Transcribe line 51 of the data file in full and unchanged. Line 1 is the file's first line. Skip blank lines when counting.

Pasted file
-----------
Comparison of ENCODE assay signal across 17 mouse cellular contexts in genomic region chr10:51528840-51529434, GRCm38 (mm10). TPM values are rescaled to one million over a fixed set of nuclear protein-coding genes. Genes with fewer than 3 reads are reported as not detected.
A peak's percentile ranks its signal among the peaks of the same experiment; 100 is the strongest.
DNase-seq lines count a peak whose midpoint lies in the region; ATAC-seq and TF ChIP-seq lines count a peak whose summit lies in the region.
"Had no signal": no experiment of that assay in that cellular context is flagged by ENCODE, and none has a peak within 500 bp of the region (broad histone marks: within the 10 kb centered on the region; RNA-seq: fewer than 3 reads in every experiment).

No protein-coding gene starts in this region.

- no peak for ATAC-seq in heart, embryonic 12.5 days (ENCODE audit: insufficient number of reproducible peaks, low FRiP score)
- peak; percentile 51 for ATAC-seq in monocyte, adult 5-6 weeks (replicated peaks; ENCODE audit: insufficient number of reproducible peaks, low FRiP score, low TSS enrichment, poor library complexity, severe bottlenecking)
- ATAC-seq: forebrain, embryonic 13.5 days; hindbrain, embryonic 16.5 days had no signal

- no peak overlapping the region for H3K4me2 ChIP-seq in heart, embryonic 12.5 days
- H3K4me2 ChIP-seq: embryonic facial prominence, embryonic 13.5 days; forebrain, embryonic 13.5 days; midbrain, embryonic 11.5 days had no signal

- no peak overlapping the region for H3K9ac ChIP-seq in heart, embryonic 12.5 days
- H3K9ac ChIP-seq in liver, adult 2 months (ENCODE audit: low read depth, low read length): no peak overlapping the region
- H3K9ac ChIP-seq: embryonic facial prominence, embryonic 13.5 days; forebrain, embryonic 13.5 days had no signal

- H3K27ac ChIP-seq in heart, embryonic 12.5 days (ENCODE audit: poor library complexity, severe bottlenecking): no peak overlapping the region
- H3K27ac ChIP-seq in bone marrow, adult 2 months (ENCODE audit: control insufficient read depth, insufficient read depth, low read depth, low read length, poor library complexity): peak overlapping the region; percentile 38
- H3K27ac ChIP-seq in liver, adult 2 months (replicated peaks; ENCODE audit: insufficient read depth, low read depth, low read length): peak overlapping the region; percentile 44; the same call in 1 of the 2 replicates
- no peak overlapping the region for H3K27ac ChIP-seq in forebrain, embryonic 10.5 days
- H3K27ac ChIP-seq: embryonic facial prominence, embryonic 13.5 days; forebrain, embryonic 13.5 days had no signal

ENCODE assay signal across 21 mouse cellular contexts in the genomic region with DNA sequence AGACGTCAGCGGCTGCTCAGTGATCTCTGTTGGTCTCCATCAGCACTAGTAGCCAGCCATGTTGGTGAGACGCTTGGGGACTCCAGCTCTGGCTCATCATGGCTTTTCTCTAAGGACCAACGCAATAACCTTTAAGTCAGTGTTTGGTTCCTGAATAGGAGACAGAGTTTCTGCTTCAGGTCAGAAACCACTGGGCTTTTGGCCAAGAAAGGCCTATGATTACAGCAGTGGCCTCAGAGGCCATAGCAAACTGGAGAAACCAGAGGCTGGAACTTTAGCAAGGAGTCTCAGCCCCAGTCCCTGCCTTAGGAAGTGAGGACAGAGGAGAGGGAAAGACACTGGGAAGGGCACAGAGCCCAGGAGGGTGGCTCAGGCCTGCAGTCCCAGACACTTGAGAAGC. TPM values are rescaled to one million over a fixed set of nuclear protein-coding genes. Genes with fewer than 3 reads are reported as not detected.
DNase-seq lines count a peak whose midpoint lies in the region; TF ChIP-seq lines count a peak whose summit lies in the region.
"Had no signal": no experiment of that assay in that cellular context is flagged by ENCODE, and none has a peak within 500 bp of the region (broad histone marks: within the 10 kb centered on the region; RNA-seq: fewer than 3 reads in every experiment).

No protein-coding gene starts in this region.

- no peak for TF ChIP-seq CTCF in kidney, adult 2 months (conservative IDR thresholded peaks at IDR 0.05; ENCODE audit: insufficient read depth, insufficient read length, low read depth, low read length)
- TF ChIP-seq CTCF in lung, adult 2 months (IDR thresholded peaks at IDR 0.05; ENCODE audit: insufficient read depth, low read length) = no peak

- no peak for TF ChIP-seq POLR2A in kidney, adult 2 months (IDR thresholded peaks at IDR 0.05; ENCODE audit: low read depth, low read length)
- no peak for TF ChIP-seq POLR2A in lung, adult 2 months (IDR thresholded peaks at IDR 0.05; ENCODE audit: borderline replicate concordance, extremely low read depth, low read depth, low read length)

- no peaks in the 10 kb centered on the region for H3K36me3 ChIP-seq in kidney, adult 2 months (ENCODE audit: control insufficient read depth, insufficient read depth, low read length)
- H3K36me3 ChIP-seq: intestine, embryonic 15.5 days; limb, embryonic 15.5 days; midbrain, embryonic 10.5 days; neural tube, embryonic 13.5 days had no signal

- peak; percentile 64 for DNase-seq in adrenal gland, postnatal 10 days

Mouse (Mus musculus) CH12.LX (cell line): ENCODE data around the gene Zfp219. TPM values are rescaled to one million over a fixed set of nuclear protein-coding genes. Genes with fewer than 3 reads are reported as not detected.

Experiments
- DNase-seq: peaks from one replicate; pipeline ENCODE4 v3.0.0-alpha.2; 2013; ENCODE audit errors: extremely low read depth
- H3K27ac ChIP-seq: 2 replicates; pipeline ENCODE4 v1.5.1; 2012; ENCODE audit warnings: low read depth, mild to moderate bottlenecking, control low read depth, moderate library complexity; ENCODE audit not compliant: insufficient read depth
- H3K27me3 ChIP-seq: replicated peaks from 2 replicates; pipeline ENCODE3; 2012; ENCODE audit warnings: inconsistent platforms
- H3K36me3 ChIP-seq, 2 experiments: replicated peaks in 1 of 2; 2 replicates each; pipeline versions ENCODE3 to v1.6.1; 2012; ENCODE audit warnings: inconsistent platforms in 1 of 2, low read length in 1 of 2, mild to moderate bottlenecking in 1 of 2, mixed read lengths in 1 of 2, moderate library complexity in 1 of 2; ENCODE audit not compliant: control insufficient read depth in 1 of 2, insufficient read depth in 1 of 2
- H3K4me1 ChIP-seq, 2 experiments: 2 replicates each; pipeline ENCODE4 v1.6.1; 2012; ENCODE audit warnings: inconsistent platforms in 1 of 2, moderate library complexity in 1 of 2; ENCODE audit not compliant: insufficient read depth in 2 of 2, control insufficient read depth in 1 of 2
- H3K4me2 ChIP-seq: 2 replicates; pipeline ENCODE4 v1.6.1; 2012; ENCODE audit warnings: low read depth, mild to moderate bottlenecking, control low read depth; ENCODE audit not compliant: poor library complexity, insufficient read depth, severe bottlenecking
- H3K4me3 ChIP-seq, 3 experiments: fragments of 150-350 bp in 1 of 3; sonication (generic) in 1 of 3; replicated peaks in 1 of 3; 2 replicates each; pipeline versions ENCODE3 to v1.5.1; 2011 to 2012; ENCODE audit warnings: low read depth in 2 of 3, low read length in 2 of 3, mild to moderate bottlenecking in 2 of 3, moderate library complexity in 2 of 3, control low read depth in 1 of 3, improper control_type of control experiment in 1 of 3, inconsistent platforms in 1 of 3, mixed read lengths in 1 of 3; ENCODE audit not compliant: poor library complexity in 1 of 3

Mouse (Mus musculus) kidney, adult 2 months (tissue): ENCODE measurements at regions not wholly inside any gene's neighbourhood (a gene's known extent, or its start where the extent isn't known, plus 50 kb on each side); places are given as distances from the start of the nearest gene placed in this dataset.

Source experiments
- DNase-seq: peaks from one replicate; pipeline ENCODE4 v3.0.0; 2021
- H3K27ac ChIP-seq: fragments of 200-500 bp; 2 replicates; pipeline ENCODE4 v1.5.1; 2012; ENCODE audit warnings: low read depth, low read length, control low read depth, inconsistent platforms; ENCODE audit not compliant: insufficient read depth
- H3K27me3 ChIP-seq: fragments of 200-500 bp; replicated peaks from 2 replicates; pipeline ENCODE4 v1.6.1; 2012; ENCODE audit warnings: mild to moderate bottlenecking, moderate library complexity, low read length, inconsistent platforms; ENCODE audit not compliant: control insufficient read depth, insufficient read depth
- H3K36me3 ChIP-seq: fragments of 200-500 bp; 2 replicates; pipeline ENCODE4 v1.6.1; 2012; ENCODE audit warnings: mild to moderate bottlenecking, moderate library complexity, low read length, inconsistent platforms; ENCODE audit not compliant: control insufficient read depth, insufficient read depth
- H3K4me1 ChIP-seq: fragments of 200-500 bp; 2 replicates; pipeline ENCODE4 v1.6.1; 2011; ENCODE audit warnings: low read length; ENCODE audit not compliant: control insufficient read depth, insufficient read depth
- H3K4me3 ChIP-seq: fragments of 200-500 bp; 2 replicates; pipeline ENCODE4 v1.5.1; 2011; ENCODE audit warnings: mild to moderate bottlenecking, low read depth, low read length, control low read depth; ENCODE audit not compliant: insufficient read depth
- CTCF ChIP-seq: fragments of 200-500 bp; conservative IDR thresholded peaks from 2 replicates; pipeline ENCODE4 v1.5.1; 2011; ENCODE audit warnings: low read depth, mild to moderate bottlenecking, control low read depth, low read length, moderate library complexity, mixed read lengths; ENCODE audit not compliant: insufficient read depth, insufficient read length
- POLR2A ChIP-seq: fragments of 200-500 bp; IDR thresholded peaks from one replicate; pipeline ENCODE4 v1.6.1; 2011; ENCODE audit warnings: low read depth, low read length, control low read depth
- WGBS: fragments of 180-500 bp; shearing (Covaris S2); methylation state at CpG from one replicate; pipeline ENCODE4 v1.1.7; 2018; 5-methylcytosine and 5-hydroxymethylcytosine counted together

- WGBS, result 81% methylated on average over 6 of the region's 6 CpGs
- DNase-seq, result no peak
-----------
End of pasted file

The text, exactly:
- DNase-seq, result no peak